[Editor’s note: When this was first posted, I — not Matthew, I, Ron Coleman — failed to utilize the drop-down box and make sure that MDB showed as the author of this piece, probably thinking that the picture at left would do the trick. Based on some blog posts, um, it didn’t. Sorry to all concerned!]
On Valentine’s Day, appropriately enough perhaps, Tiffany (the jeweler, not the singer) filed a complaint against Costco in the United States District Court for the Southern District of New York, asserting a variety of trademark-related causes of action. The lawsuit is not extraordinary by any means. The alleged facts, summarized below, are not scandalous, even if they describe an underhanded practice:
A woman complained to Tiffany & Co. about something she had seen at a Costco warehouse in Huntington Beach, California—to wit: diamond rings for sale, described in signage at the display case as “Tiffany” rings. (The woman was reportedly “disappointed” by her “observ[ation].”) Costco investigated and confirmed what the woman had described: Costco was selling jewelry (mis)labeled as Tiffany items. (A saleswoman referred to the rings as “Tiffany” rings, and said that the store generally carries only one of each at a time.)
But Tiffany has never permitted its merchandise to be sold by Costco; apparently, something was amiss. The items sold by Costco were not in fact Tiffany items—not even in the way that other higher-end watches, for instance, sold by Costco are the real things (even if not every higher-end watchmaker is happy about it; see Omega S.A. v. Costco Wholesale Corp., the Ninth Circuit matter addressing whether the first-sale doctrine is a defense against claims of infringing distribution and importation for unauthorized sale of authentic items incorporating designs protected by copyright.) Tiffany found that Costco was selling the items in question online as well, but not labeled “Tiffany” there.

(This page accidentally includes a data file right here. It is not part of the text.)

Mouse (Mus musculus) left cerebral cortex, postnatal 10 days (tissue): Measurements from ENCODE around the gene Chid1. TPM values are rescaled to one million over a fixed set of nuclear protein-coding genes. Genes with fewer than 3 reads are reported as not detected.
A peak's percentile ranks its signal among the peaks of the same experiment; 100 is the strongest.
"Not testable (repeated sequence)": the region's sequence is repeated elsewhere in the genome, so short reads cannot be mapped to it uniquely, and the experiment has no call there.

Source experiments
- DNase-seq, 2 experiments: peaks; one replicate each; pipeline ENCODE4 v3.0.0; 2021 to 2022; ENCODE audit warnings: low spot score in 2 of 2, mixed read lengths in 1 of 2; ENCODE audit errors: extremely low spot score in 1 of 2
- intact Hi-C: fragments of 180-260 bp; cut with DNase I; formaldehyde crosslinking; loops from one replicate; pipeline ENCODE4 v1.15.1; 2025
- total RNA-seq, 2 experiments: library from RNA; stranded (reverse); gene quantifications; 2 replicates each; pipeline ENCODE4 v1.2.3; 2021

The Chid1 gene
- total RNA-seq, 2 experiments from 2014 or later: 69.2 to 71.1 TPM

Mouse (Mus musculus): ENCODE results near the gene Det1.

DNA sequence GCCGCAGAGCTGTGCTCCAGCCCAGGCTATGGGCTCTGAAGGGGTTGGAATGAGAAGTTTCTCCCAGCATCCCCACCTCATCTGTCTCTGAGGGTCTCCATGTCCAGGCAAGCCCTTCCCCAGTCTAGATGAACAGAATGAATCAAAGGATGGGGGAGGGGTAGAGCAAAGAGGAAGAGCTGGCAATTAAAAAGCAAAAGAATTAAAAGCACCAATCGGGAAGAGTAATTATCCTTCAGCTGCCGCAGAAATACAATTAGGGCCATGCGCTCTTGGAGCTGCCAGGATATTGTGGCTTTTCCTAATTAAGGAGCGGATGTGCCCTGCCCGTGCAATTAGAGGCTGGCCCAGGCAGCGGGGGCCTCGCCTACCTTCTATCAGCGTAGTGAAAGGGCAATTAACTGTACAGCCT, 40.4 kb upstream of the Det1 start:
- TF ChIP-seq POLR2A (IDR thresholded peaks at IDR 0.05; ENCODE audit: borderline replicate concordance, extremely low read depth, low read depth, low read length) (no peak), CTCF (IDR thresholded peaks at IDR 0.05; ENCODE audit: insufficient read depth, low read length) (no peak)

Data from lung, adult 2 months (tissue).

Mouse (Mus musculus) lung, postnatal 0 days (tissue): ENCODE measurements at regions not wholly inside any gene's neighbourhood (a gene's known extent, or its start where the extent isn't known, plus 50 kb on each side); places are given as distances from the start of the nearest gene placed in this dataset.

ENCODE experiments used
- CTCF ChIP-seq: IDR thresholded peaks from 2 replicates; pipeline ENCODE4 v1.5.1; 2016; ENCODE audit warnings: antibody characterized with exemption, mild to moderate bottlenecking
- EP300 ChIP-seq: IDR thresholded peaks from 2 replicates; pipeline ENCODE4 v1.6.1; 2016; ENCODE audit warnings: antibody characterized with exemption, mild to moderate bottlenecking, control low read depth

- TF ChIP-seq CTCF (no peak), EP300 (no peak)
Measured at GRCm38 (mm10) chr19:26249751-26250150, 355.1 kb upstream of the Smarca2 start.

Tiffany confronted Costco with its discovery, and Costco immediately removed all misleading signage. The damage had been done, however. The complaint alleges (or at least suggests) that the offending practice was not limited to the Huntington Beach warehouse, but rather was widespread throughout Costco’s locations nationwide, for many years. “There are now,” according to the complaint, “hundreds if not thousands of people who mistakenly believe they purchased and own a Tiffany engagement ring from Costco.”
So what makes this case interesting? A few minor things, to my mind, and one more significant. Read More…